Throughout the workshop, network member participants reflected on the similarities and differences at the individual, organizational and sectoral levels of resiliency. Not surprisingly, the Resiliency factors resonated in both shared and nuanced ways, depending on the country context. For PartnersIraq, a relatively new member of the Partners Network, public image and legitimacy were front and center. For PartnersJordan – the oldest MENA Centers in the network – financial stability, preparedness, and contingency planning were the most pressing needs. All participants agreed that the ResiliencyPlus framework and process was necessary for their organization and throughout the region to better prepare for, adapt, and respond to changing civic space dynamics.

Going Forward

At PartnersGlobal, we are committed to authentic partnership and locally-led change. This workshop was the first step in a journey the PartnersGlobal team will take with the regional centers of the Partners Network. Our vision for 2022 is to invest in a Regional Resiliency Coaching Team by selecting a specialized group of seasoned facilitators/trainers and civil society experts to lead the charge and become certified Resiliency coaches – thus localizing the methodology in the MENA context and guaranteeing that there will be an ever-deepening capacity to undertake ResiliencyPlus long after our inaugural initiative is complete.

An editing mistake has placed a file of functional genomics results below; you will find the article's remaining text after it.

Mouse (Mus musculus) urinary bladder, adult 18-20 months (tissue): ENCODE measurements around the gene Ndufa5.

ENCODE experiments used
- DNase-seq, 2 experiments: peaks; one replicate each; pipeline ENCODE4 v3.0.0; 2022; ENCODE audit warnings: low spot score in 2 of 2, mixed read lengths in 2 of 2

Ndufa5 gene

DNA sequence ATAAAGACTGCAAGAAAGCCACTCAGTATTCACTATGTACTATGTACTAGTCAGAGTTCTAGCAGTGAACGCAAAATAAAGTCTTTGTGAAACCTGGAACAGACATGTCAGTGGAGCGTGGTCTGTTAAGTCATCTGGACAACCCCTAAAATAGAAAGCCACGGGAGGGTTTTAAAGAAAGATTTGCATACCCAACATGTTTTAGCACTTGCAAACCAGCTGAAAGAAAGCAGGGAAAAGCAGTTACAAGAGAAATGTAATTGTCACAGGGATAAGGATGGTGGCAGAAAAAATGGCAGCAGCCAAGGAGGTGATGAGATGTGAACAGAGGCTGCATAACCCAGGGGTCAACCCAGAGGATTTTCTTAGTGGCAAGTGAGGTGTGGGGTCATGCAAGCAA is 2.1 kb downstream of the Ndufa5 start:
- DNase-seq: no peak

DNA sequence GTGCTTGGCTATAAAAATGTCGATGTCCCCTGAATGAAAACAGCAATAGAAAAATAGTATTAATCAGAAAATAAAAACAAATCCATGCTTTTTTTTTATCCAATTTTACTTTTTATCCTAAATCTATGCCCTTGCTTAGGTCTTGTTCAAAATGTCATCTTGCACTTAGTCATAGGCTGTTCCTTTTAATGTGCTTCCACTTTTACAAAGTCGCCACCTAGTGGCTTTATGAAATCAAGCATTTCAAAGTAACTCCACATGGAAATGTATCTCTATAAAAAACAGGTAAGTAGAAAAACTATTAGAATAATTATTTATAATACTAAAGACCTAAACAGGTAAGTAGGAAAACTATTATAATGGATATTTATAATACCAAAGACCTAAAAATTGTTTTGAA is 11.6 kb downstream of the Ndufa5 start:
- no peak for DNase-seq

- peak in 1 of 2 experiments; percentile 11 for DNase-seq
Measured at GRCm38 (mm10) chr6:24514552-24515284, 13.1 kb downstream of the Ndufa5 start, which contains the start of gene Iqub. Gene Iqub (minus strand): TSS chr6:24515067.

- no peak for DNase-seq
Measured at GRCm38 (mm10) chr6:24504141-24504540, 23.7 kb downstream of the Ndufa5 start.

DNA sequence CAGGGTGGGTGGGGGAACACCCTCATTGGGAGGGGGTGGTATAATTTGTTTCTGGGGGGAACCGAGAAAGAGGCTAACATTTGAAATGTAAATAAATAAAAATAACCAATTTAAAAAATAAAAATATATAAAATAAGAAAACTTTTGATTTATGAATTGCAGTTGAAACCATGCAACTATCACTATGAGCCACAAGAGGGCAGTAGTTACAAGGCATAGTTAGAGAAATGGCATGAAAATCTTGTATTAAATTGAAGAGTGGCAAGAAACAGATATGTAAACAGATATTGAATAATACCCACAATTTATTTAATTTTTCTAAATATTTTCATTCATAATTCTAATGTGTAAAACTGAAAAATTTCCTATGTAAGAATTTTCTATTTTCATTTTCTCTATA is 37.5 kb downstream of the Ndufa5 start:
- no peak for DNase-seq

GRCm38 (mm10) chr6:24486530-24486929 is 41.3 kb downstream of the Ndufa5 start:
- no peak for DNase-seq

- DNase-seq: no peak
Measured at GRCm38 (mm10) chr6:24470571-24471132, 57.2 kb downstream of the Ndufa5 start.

PartnersGlobal is currently implementing ResiliencyPlus in East Asia, Eastern and Central Europe, East and West Africa, and Latin America. Adding the MENA region to existing efforts is paramount, as individuals, organizations, and the civil society sector around the world face increasing government restrictions that impact their ability to work freely and independently. 

by Fatema Al Majed   January 24, 2021

Female citizens of Bahrain married to foreigners demand citizenship for their children

Through its Strengthening Implementation of the Personal Status Law in Bahrain program, PartnersGlobal focuses on the citizenship topic as one of several areas for improvement in the implementation of the personal status law